Using Photography To Inspire Writing VI
What do dogs, teenagers and fragmented photos have in common? All have the potential to prompt creative written responses from your writing students!
by Hank Kellner
Write What You See: 99 Photographs To Inspire Writing author's blog
April 1, 2009
If you’re as long in the tooth as I am, you can probably remember Patti Page’s rendition of “How Much Is That Doggie in the Window?” Page recorded the song on December 18, 1952, and within a few months it became Number 1 on both the Billboard and Cashbox charts.
And you can probably remember James S. Tippett’s “Sunning,” a poem that appeared in one of his children’s books, A World To Know.
Old Dog lay in the summer sun
Much too lazy to rise and run.
He flapped an ear
At a buzzing fly.
He winked a half opened
He scratched himself on an itching spot,
As he dozed on the porch
Where the sun was hot.
He whimpered a bit
From force of habit
While he lazily dreamed
Of chasing a rabbit.
But old dog happily lay in the sun
Much too lazy to rise and run.
James S. Tippett
Truth to tell, Tippett’s poem doesn’t contain simile, metaphor, irony, allusion, or any of the other literary devices that are found in more sophisticated works. But that really doesn’t matter. Together with one or more photos of dogs like those shown here, simple poems like “Sunning” can easily inspire students at all levels from elementary school through college to write many different kinds of compositions.
Who are some famous dogs that have appeared in literature, on television, and in films? What characteristics do dogs possess that make them desirable pets? In what ways can some breeds of dogs be helpful to handicapped human beings? How have dogs proven to be helpful in the military? In law enforcement agencies? How has a dog played an important role in your life or in the life of someone you know?
The questions cited above are just a few of many you can ask students as you encourage them to write either expository or creative pieces. What’s more, if you simply want to allow your students’ imaginations to guide them, you could always show them photos without comment.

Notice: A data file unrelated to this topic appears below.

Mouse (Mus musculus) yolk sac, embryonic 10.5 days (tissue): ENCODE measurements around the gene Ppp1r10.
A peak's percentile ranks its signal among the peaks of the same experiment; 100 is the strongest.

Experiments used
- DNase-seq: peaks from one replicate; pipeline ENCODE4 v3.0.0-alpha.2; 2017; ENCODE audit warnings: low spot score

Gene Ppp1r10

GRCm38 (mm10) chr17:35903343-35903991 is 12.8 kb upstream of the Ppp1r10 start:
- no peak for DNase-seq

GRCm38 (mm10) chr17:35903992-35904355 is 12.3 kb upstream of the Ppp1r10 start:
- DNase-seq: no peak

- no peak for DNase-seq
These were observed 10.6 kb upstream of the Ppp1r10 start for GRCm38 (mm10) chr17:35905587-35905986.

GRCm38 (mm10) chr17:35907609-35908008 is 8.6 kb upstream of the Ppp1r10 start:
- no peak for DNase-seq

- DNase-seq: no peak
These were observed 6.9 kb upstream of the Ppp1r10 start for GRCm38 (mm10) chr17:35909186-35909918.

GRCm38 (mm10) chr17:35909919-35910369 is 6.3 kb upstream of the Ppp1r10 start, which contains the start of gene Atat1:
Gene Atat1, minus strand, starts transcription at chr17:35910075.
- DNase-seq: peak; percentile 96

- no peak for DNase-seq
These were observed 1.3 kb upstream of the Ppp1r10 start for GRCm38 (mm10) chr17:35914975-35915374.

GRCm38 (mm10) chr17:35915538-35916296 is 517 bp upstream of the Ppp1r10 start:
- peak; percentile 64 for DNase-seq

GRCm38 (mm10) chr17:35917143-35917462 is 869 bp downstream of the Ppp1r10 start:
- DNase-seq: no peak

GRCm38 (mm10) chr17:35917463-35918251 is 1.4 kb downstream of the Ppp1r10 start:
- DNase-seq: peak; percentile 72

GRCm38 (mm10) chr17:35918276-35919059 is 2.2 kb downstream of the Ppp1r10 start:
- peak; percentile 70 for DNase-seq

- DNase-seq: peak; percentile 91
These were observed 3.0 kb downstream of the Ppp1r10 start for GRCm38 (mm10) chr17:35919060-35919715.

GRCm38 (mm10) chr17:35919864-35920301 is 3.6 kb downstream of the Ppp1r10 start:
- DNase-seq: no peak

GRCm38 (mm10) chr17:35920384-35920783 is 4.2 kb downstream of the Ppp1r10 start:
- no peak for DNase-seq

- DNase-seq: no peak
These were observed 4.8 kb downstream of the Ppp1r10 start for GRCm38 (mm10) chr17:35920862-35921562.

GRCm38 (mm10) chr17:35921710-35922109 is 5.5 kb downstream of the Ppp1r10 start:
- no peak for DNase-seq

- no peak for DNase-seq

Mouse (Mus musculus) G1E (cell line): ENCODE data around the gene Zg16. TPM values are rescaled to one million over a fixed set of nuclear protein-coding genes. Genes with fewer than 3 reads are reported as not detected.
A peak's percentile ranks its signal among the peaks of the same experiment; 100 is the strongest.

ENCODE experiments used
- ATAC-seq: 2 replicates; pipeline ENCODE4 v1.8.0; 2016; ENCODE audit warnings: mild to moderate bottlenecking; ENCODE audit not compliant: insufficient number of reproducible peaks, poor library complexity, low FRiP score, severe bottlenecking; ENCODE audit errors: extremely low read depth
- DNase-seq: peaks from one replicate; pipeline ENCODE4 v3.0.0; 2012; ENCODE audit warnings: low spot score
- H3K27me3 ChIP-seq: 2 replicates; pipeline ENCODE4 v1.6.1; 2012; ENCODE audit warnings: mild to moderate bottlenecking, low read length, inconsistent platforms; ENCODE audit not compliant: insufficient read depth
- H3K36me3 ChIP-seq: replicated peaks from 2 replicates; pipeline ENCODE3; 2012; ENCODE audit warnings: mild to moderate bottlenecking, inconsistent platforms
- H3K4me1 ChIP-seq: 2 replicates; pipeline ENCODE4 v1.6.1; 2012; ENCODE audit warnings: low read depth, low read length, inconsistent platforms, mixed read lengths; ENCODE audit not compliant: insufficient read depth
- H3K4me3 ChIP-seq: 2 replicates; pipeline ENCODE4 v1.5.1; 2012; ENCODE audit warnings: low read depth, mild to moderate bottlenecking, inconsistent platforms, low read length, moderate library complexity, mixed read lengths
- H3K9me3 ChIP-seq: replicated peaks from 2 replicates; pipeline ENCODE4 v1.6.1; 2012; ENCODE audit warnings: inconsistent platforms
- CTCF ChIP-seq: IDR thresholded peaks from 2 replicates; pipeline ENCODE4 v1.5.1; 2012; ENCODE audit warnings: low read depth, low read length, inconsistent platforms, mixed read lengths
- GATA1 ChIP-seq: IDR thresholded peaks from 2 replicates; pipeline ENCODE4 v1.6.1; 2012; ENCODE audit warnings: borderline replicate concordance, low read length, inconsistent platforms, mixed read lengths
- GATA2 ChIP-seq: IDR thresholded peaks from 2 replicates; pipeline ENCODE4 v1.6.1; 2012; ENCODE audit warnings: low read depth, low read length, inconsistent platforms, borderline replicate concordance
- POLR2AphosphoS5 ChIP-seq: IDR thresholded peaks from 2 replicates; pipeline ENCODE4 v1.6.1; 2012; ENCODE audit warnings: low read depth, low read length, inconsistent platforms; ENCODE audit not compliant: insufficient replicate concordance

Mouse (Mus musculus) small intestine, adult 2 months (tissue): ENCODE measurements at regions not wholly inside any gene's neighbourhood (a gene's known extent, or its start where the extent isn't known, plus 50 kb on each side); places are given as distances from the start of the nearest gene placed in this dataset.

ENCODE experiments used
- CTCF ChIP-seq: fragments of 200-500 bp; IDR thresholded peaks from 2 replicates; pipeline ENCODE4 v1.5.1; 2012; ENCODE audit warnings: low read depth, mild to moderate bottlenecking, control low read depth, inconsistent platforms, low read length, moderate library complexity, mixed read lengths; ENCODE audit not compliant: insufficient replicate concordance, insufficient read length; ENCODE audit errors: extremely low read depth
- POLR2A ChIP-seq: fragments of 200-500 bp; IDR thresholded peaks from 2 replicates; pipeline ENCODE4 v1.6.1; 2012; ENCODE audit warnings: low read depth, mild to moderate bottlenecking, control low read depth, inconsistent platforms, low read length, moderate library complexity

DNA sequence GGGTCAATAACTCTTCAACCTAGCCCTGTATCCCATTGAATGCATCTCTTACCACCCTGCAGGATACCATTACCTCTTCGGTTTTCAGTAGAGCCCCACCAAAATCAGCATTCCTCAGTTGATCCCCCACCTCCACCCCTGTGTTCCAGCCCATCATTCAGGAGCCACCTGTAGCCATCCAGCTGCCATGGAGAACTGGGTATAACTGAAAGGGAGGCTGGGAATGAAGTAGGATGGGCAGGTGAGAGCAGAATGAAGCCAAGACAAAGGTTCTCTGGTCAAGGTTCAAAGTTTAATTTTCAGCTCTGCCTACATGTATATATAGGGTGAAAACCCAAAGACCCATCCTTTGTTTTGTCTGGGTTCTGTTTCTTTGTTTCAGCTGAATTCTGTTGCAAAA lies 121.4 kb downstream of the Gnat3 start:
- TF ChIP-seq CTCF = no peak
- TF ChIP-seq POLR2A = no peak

The Case of the Fragmented Photo
Most photographers would wince at the thought of cutting a perfectly good photograph into several parts. And most teachers would wonder how anyone could possibly use a fragmented photo to teach point of view in fiction and in writing.
But that’s not the case with Kelsey Maki, an adjunct professor at Brookdale Community College, Lincroft, New Jersey.
“After I cut an 8 ½ x 11-inch photograph with diverse elements into numbered pieces,” she writes, “I give a different piece to each of several students.” Then Maki asks the students to create a fictional character and write a scene in the first person from that character’s point of view. Maki also directs the students to consider the ways in which a character’s desires color his or her perception of place.
At the conclusion to the exercise the students assemble the parts of the photograph to see the third person, omniscient “big picture” scene. “This activity,” concludes Maki, “helps the students realize that a setting is never an evenly focused, objective portrait, but rather a reflection of a character’s physical point of view and physical state.”
Hank Kellner is a retired educator and the author of Write What You See: 99 Photographs to Inspire Writing. Original Edition. Cottonwood Press. I-800-864-4297 www.cottonwoodpress.com Cottonwood Press is distributed by Independent Publishers Group. Includes supplementary CD with photos. 8 ½ x11, 120 pages, perfect binding, ISBN 978-1-877-673-83-2, LCCN 2008938630. $24.95. Visit the author’s blog at hank-englisheducation.com.
The author will contribute a portion of the royalties earned from the sale of this book to The Wounded Warriors Project.